Michael Schrage

Research Fellow, MIT Center for Digital Business, MIT Sloan School of Management | Visiting Fellow, Imperial College Department of Innovation and Entrepreneurship
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Michael Schrage is one of the world’s most provocative thought leaders on innovation.

He has redefined how we think about innovation by focusing on customer acceptance of new products and services as an integral part of the innovation process. He also has pioneered techniques for using rapid prototyping, simulations and modeling to improve return on innovation investment.

His latest book, The Innovator’s Hypothesis, looks at how to develop innovation in a quick, cost-effective way. “Innovation vacations” and the like are all very well for companies with money to burn and time to waste, but most organizations need maximum value from their innovation investments. One solution Michael offers is the 5X5 framework: giving diverse teams of five people up to five days to come up with portfolios of five business experiments costing no more than $5,000 each and taking no longer than five weeks to run. From financial services and pharmaceuticals to customer service, Michael’s 5X5 model is transforming businesses around the world. It's enterprise innovation gone viral.

His previous book, Who Do You Want Your Customers to Become? (an HBR Single ebook), is a management bestseller on Amazon.

Michael’s earlier books include the celebrated Serious Play: How the World’s Best Companies Simulate to Innovate, which focuses on rapid experimentation and prototyping, speedy simulation and digital design, and Shared Minds: The New Technologies of Collaboration, the first book to explore specifically how collaboration is the key to successful innovation.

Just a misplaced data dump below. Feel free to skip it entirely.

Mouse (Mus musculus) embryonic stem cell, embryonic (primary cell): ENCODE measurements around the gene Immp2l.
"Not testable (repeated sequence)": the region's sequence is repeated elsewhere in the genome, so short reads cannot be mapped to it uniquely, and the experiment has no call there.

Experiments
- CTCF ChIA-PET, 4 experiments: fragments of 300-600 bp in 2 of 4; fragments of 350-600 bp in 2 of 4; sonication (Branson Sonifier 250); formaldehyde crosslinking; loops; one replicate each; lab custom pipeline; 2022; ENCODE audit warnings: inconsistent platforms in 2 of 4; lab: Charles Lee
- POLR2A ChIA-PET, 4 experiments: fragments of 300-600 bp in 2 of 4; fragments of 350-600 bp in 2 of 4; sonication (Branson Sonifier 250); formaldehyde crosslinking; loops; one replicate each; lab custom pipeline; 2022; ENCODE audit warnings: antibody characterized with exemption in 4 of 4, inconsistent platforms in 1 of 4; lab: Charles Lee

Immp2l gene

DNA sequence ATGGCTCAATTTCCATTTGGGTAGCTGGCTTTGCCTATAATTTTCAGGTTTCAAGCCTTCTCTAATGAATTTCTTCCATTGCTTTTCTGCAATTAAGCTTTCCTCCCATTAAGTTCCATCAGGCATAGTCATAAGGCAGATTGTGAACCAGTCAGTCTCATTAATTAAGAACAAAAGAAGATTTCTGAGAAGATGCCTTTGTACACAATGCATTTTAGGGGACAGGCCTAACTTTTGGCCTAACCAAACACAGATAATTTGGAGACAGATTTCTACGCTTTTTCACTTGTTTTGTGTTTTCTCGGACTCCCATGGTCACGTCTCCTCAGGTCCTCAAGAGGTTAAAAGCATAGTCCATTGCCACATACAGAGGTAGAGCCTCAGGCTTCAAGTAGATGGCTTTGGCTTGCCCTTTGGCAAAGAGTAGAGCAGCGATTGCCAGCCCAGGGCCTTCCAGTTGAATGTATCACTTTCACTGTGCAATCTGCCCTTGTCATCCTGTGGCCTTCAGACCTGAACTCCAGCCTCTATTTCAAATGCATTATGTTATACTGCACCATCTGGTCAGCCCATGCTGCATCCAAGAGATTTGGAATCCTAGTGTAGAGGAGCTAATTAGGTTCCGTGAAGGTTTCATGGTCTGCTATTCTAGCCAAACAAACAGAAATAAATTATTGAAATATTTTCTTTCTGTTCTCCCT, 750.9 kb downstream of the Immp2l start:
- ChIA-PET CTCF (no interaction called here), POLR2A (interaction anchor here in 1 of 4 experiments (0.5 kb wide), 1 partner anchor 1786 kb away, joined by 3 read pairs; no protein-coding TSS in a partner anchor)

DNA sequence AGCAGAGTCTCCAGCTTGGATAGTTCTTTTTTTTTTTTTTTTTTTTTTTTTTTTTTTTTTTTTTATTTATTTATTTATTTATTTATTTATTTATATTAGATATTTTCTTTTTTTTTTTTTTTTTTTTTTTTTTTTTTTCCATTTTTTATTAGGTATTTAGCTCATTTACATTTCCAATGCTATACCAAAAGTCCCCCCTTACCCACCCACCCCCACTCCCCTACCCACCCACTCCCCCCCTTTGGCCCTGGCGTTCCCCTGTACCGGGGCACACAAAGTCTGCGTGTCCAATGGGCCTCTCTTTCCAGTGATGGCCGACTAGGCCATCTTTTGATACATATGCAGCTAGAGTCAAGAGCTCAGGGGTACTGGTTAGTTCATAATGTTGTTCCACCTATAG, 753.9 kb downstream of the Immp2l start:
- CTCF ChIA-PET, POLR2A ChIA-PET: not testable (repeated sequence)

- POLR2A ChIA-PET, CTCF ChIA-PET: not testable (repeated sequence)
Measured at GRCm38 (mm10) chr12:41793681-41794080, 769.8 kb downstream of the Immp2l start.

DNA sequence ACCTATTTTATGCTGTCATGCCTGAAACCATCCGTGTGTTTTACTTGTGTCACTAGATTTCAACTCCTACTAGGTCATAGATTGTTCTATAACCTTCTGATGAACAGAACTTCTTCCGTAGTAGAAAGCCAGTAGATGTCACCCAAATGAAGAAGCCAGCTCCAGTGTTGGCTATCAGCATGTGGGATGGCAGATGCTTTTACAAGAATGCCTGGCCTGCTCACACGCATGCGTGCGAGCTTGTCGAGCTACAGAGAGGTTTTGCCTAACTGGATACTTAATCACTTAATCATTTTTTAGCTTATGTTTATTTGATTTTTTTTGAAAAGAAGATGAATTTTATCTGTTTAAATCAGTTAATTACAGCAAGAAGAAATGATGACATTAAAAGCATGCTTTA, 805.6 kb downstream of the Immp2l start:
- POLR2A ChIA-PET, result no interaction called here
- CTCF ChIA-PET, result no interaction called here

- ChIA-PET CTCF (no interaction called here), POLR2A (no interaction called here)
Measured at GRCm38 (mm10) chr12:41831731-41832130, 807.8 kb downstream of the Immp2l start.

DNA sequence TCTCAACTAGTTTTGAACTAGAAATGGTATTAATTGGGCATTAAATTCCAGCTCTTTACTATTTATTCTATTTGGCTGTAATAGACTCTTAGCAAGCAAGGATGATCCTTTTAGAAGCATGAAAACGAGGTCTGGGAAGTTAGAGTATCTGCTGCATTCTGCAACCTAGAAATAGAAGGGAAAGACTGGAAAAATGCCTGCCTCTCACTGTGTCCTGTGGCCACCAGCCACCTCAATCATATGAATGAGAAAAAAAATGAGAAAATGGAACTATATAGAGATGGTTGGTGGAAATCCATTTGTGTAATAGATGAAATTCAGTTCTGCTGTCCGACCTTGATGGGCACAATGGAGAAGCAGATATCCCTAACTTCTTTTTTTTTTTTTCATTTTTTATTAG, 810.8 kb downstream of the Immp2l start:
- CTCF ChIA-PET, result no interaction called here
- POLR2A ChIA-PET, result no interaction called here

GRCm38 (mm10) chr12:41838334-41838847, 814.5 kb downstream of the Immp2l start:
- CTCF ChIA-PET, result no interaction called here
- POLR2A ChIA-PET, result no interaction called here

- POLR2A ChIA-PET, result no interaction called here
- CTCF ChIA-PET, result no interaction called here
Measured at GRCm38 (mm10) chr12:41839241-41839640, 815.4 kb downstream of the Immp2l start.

A research fellow at the MIT Sloan School’s Center for Digital Business, Michael is a columnist for Harvard Business Review, Fortune, CIO Magazine and MIT’s Technology Review, and is widely published in the business press. He is a regular contributor to The Conference Board Review.

Michael is a senior advisor to MIT’s Security Studies Program and consults to the U.S. government on national security systems innovation.

Michael is a powerful speaker with a very direct and engaging style.


  • Research Fellow, Center for Digital Business, MIT Sloan School of Management
  • Visiting Fellow, Imperial College Department of Innovation and Entrepreneurship
  • Senior advisor, MIT’s Security Studies Program
  • Columnist for Harvard Business Review
  • Regular contributor, The Conference Board Review
  • Op-Ed contributor on national security and public policy, The Washington Post
  • Top-rated Lecturer at MIT Executive Education Programs
  • Contributor, CIO Magazine, MIT’s Technology Review, The Los Angeles Times and ComputerWorld
  • Former Merrill Lynch Forum Innovation Fellow
  • Recipient, Doblin Prize, "The Culture(s) of Prototyping"
  • Former director, Ticketmaster
  • Patent pending for "Telepons," a networked, point-of-sale paperless coupon


Sustainable, Cost-Effective Innovation